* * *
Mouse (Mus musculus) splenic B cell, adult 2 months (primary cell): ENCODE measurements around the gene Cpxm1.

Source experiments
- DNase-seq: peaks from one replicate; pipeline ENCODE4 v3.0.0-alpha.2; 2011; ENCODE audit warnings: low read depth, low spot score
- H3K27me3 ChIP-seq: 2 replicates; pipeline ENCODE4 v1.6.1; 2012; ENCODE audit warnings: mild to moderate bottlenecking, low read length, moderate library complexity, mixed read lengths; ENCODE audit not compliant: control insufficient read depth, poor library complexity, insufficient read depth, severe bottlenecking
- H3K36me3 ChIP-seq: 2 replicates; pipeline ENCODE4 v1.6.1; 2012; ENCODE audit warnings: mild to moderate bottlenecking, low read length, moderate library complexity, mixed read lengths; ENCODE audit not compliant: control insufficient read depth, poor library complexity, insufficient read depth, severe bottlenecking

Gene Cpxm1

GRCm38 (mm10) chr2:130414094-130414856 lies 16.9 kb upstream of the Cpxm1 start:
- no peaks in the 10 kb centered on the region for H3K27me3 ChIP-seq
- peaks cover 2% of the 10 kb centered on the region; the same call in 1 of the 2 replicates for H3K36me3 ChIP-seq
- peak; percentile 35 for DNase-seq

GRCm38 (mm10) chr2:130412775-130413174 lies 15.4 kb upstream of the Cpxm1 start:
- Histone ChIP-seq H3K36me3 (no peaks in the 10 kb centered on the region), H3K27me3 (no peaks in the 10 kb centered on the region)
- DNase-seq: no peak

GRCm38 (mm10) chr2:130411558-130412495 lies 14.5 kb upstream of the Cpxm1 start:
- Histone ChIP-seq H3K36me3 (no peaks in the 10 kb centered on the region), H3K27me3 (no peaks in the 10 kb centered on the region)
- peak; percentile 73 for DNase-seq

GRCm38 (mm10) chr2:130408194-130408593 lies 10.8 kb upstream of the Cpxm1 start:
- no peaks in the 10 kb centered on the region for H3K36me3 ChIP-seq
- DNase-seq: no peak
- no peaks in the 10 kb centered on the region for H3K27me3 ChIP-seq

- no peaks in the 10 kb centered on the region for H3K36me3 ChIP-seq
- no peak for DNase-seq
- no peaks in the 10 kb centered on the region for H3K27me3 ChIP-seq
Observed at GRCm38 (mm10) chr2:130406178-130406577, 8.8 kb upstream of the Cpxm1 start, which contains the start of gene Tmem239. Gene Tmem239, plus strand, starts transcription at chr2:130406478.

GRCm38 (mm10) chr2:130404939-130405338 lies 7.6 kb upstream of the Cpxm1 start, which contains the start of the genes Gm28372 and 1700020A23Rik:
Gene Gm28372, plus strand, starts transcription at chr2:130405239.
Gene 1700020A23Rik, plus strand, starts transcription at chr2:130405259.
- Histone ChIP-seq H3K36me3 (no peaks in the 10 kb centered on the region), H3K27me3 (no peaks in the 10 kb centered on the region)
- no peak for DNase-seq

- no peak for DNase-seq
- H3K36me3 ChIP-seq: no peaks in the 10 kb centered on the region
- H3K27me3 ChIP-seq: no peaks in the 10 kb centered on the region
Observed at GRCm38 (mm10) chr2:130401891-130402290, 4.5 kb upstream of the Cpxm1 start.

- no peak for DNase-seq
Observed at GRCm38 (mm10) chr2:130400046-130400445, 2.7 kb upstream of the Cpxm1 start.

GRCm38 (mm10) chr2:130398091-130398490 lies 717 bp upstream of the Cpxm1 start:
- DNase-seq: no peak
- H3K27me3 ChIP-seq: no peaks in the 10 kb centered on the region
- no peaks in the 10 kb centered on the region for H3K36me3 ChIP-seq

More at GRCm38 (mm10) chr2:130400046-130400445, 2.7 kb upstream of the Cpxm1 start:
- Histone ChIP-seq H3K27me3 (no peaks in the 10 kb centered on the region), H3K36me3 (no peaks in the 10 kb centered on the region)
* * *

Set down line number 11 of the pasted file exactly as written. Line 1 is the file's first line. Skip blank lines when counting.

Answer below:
GRCm38 (mm10) chr2:130412775-130413174 lies 15.4 kb upstream of the Cpxm1 start: